A source told The Namibian NWR requested Nghitila to furnish it with supporting documents, including Sky Eye Hospitality’s proposal or business plan – to no avail.
The parastatal also pleaded with the ministry to reconsider the decision since any revenue loss would be detrimental to its operations.
NWR is on the verge of sending home close to 100 employees. It is also considering salary cuts across the board after cutting management’s pay by 20% last year.
Environment ministry spokesperson Romeo Muyunda last week said: “Namibia Wildlife Resorts has never had exclusive rights to these services and has never been a concession holder for these services.”
Muyunda said previous tourism and environmental experience is not a requirement for “unsolicited” proposals as in Sky Eye Hospitality and Tours’ case.
He said the ministry considers innovation and uniqueness.
Muyunda said the bidding company’s financial capacity to deliver the promised services is also considered.
“It should be noted that concessions are an important tool to enhance the economic empowerment of previously disadvantaged Namibians and their entrance into the tourism industry,” he added.
Former NWR and tourism ministry officials told The Namibian this month that such rights existed.
One version is that former president Hifikepunye Pohamba granted NWR exclusivity or first right of refusal to all concessions within national parks.
NWR allegedly has no choice but to partner with an unknown, but politically connected, company if it is to avoid being elbowed out of its much-needed revenue-generating rights.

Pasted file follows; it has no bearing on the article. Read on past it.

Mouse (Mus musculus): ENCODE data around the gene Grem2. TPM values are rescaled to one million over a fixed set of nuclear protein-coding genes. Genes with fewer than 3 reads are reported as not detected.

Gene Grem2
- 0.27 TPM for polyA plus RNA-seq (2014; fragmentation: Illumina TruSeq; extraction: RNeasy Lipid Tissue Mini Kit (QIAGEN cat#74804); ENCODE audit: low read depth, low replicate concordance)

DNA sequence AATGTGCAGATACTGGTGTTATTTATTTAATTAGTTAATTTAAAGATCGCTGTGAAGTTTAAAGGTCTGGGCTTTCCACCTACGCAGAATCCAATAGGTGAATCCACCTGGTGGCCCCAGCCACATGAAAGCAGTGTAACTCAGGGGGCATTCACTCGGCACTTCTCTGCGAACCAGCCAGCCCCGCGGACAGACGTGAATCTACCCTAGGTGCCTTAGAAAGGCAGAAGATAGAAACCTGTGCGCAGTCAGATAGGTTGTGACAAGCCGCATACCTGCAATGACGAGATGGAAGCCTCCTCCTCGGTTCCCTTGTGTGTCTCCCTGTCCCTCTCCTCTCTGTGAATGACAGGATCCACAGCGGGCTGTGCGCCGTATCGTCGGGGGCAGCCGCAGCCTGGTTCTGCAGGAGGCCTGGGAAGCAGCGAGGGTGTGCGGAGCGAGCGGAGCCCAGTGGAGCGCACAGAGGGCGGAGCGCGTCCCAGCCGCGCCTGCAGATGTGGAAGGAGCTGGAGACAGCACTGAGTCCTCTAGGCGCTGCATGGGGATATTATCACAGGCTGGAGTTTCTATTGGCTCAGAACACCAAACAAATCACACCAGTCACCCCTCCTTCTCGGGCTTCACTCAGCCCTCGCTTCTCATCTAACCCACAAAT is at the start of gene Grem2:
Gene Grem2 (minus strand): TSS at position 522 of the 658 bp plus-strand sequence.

According to a person familiar with Kandume’s unsolicited proposal, Sky Eye offered eco-friendly transport solutions.
Kandume’s outfit reportedly intends setting up a cable car and a helium balloon system, ostensibly to ensure minimum damage to the environment.
Kandume said he approached the ministry after noticing the destruction caused by off-road vehicles in the Namib Desert, especially around Sossusvlei and Deadvlei.
He also shot down claims that his new venture’s lack of tourism experience was an issue.
“The concept does not require experience in tourism in the ordinary sense,” he said.
He insisted that everything was done above board.
Kandume has been a main player in securing agriculture ministry tenders.
The Namibian reported in May this year that his company benefited from a N$180 million government contract for an incomplete fresh-produce market overlooking one of the poorest informal settlements in Windhoek.
His company was also allegedly involved in the construction of the agricultural ministry’s new head office in Windhoek.
Kandume’s company, Uundenge Agri Farm, also partnered with Swapo Party Youth League (SPYL) secretary Ephraim Nekongo in the past.
“Uundenge” means siblings in Oshiwambo.
In 2017, Kandume’s Uundenge Investments CC was a subcontractor for debushing at Katima Farm and at the Liselo irrigation project in the Zambezi region.
* This article was produced by The Namibian’s Investigative Unit and the Advancement of Journalism Centre. Send story tips via your secure email to [email protected].